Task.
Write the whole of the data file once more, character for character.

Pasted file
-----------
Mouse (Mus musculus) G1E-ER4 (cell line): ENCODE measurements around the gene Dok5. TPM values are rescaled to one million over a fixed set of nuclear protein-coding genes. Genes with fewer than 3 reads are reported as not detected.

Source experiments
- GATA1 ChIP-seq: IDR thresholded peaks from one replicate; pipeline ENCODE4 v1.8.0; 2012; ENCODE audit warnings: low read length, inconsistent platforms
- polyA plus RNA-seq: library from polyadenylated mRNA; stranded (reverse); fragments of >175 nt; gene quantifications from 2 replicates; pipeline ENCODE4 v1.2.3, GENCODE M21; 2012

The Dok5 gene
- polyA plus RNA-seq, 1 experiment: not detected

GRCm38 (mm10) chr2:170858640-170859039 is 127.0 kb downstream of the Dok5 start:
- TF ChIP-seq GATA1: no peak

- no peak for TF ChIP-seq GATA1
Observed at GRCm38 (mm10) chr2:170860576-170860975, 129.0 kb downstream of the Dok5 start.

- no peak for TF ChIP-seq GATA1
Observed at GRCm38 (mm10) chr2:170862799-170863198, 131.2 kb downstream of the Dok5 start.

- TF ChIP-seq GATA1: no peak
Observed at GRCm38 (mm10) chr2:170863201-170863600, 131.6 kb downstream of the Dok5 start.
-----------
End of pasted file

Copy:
Mouse (Mus musculus) G1E-ER4 (cell line): ENCODE measurements around the gene Dok5. TPM values are rescaled to one million over a fixed set of nuclear protein-coding genes. Genes with fewer than 3 reads are reported as not detected.

Source experiments
- GATA1 ChIP-seq: IDR thresholded peaks from one replicate; pipeline ENCODE4 v1.8.0; 2012; ENCODE audit warnings: low read length, inconsistent platforms
- polyA plus RNA-seq: library from polyadenylated mRNA; stranded (reverse); fragments of >175 nt; gene quantifications from 2 replicates; pipeline ENCODE4 v1.2.3, GENCODE M21; 2012

The Dok5 gene
- polyA plus RNA-seq, 1 experiment: not detected

GRCm38 (mm10) chr2:170858640-170859039 is 127.0 kb downstream of the Dok5 start:
- TF ChIP-seq GATA1: no peak

- no peak for TF ChIP-seq GATA1
Observed at GRCm38 (mm10) chr2:170860576-170860975, 129.0 kb downstream of the Dok5 start.

- no peak for TF ChIP-seq GATA1
Observed at GRCm38 (mm10) chr2:170862799-170863198, 131.2 kb downstream of the Dok5 start.

- TF ChIP-seq GATA1: no peak
Observed at GRCm38 (mm10) chr2:170863201-170863600, 131.6 kb downstream of the Dok5 start.